Pope Francis, A New Model of Leadership

Newly elected Pope Francis

Newly elected Pope Francis.

Congratulations to the Roman Catholic Church for such a quick consensus around a new leader. Such a quick consensus shows that Pope Francis is well known and highly regarded by his colleagues. He’s not a Vatican insider. Reaching out signals a willingness to try to change the Church.

I have been traveling and in meetings the past two days, so I’m a little behind in news and study. But following a page from Bill Hybels and my schedule that I wrote about recently, I put on my schedule meetings with Wyatt and Arianna (5 and 3 years old, respectively). Gotta do that once in a while. Oh, had some business meetings, too.

Most of my information comes from unreliable sources–ABC, CNN, The New York Times–but the consensus of the reports about Francis’ lifestyle and leadership are heartening to me. I have great respect for Benedict. He has a brilliant theological mind. But he also was a Vatican insider.

What I’ve read about Francis is that he exhibits a humble leadership by example and a passion for bringing the Church into the 21st Century. Certainly there is a crisis of confidence in the Catholic church as there is within all most all Christendom. Whether we are Catholic or not, the Pope is a leading spokesperson for the faith. He’s an important leader.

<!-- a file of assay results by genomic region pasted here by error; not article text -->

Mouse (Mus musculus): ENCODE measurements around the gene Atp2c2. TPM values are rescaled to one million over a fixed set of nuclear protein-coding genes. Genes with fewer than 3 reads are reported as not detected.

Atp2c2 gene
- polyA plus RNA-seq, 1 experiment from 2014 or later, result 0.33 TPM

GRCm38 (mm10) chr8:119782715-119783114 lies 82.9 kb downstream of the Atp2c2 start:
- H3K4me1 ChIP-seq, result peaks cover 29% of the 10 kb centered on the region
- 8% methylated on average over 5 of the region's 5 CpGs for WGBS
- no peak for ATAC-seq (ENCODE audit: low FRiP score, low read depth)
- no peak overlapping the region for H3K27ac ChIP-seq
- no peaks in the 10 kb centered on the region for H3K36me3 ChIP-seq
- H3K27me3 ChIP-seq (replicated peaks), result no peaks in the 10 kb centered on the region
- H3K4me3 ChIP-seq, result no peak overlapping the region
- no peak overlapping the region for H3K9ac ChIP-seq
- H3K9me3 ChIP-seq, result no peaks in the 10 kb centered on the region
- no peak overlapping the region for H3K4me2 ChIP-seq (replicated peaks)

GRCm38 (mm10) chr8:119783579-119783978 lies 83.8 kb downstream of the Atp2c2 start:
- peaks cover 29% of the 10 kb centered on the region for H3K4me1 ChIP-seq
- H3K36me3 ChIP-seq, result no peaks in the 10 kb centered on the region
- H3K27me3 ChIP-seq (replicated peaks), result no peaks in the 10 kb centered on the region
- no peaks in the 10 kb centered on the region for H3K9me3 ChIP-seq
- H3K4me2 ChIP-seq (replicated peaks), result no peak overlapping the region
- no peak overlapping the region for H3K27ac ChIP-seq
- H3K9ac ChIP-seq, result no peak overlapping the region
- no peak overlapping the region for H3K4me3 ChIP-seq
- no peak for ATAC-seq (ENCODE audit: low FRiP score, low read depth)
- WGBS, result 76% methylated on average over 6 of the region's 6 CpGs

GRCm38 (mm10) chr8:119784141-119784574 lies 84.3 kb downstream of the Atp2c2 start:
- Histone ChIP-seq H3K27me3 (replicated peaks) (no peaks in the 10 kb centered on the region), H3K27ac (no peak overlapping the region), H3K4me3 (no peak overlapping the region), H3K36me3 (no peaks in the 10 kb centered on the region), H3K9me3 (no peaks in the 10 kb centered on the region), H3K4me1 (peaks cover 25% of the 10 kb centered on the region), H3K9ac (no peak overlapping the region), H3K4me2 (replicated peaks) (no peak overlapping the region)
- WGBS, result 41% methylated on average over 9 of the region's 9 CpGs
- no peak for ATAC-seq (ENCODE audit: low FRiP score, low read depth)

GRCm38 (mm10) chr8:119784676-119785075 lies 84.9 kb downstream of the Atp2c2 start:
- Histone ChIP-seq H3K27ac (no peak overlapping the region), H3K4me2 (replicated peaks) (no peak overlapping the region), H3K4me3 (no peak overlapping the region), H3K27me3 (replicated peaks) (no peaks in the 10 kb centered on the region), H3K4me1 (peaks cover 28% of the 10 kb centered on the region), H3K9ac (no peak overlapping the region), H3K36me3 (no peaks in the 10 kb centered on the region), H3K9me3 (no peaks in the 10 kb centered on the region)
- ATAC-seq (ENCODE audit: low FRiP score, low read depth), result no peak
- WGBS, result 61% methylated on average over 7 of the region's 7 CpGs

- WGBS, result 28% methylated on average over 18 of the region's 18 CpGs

We read and write much about new styles of leadership, but humans being humans, we just can’t seem to bridge the gap from the old authoritarian models (“Teamwork means you all doing what I say”) with the trappings of wealth and power to a model of humble leadership. At 76 years of age, I would think that Francis should be pretty well comfortable in his style and remain uncorrupted by the pomp and circumstance foisted off on leaders by the bureaucracy.

I grew up with the mantra that if only women gained power in organizations then things would be different. I have yet to see that happen. The difference between women and men when achieving great power in large organizations seems negligible right now. Maybe a 76-yr-old celibate male priest can show the way.

I hope so.

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